Fed Up!

Since I was 14, I have suffered with migraine. They used to be once in a while, at most twice a year, but in the last ten years or so, monthly. I no longer have a menstrual cycle as I had a hysterectomy at 33, so it isn't related to that. The pain is overwhelming, sometimes up to 48 hours when I can do nothing except lay down, try to sleep and take painkillers.

I have had Tryptilines over the years, which caused awful side effects to the rest of my body, so I just gave up. My GP doesn't seem too bothered, the only person who was interested was my neurosurgeon; I have spinal problems and several discs out in my neck, which is what I think are causing the migraines now. But he won't operate due to the proximity to the brain!

Cortisone injections have been mentioned, but I don't fancy needles being shoved into this sensitive area thank you!

13 Replies

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  • Hi,

    Maybe find out about botox instead of cortisone. This has worked quite well for lots of people and is a know migraine treatement. Have you tried Zomig? I have had migraine all my life and I am now 54. I find Zomig works better than the other triptans.

    Hope this helps,

    Letitia

  • Hi,

    I did wonder about that, I may have to mention it to my GP, although it's my neurologist who metioned the Coritsone for the disc problems in my neck, not to relieve migraine :0( Zomig was one which gave me horrendously sensitive skin, even lukewarm water felt like it was scalding me!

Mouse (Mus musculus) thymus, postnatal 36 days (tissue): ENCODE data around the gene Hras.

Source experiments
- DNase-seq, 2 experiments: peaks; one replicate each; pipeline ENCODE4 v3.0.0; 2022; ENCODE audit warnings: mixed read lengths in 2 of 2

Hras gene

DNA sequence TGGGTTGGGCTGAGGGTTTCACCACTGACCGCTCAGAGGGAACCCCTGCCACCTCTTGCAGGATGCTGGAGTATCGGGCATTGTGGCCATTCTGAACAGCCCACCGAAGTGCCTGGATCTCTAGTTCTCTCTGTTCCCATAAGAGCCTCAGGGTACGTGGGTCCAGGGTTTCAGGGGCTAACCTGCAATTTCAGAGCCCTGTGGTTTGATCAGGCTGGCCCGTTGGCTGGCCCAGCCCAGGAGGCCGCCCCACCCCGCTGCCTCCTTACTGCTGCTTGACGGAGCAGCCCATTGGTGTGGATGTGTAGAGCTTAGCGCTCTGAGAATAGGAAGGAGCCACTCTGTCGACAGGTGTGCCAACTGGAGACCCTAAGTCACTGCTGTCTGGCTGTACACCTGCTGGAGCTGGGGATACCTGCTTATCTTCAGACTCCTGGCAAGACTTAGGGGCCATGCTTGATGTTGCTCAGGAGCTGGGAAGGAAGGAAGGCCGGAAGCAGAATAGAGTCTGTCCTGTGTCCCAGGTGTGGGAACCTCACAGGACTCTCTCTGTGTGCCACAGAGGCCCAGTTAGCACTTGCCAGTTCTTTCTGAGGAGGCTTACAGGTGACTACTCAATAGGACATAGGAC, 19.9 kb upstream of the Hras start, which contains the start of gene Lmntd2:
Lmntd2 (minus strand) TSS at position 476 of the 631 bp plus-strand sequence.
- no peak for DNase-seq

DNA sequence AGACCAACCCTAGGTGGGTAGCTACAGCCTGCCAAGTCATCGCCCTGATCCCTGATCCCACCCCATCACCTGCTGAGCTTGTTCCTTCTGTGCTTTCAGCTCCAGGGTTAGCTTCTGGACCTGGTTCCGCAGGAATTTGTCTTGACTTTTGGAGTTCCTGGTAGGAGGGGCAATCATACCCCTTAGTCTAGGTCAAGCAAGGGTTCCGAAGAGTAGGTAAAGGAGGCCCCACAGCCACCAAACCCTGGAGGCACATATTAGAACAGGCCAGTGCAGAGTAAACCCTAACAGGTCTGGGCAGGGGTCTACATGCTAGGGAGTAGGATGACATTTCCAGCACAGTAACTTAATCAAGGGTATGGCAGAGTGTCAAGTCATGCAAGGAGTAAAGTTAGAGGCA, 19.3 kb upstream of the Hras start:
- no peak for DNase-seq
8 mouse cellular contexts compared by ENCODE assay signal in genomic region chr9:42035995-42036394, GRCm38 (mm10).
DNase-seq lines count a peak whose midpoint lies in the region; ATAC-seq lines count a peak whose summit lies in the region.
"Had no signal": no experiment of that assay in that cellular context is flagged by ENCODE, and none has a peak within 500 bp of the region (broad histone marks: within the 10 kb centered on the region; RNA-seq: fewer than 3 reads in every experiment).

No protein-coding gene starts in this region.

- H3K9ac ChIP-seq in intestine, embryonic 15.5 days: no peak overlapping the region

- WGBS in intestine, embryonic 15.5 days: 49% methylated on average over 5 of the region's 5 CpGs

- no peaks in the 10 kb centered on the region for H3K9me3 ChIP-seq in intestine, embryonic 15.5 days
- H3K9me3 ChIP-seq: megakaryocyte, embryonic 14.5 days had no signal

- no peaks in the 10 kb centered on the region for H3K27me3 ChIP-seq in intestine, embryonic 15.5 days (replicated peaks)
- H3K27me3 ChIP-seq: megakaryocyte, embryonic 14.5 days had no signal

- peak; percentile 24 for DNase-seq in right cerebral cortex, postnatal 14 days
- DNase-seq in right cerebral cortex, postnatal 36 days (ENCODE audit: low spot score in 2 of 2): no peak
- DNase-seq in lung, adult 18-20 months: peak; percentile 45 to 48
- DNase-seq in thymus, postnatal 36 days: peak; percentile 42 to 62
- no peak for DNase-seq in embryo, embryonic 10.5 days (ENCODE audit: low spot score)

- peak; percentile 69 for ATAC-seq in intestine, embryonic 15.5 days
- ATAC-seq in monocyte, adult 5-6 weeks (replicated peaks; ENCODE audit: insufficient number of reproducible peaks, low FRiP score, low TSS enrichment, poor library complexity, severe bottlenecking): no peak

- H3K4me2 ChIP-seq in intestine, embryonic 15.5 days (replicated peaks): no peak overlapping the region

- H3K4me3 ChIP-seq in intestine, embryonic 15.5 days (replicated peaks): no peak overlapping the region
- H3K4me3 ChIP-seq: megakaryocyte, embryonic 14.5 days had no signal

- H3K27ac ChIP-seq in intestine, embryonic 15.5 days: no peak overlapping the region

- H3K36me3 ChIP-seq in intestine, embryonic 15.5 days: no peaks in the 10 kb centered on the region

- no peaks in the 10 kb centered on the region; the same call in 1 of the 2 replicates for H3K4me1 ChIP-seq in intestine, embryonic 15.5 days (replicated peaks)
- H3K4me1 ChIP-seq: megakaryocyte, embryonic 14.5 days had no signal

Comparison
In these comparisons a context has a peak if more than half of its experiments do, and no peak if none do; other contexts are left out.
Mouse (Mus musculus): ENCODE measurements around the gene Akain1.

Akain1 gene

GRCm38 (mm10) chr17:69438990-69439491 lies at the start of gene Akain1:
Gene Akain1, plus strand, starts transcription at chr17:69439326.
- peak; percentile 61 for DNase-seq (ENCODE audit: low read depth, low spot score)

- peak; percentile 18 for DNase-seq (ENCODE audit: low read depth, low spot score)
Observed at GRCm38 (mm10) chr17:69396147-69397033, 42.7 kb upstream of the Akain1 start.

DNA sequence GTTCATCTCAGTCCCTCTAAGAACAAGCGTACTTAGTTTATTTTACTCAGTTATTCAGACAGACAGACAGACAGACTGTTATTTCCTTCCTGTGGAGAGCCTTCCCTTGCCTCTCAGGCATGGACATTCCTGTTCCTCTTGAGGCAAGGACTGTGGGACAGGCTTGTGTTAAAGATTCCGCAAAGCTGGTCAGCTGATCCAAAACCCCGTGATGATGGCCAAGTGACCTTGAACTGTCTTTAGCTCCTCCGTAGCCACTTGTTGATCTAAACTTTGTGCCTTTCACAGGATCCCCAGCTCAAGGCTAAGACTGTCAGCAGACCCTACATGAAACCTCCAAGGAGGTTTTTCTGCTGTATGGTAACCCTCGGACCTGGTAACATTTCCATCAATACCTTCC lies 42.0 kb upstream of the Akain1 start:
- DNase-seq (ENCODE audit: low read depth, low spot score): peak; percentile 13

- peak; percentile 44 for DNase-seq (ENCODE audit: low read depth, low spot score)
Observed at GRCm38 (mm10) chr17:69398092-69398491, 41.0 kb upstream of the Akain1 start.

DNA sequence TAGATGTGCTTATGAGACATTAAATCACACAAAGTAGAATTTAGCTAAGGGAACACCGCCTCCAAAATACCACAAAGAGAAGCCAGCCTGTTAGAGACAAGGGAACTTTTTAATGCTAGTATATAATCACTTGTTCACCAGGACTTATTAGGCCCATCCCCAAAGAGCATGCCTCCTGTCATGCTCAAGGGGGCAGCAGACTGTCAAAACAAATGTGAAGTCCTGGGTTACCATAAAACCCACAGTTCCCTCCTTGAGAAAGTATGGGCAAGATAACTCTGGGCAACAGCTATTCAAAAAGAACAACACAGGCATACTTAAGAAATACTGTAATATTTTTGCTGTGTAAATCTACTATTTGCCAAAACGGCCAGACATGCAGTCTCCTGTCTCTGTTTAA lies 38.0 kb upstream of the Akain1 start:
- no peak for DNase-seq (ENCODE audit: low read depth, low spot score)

Thank you

    Jayne

  • I am now 73 and have suffered from migraines since I was nine years old so to some extent I know how you feel. I get at least 20 migraines a month that usually wake me up in the night but lucky I get the impression that yours are much more severe than mine. Sumatriptan works for me with no side effects at all but I think I take far too many - even though my doctor prescribes them.

    Have you thought about chiropractic treatment or acupuncture? I'm not sure where to get the Botox injections that are being considered by NICE - injections all around the head. My local Healthcare Trust trust is unlikely to approve them, I'm told, because the research into their effectiveness is not convincing enough. I had Botox injections above the eybrows at the London Migraine Surgery Clinic Centre (www.migrainesurgery.co.uk) but they didn't help.

    I'd be hesitant about the cortisone injections, too. I had one in my elbow to ease tendonitis. The injection was very painful and the effect lasted for only about three months.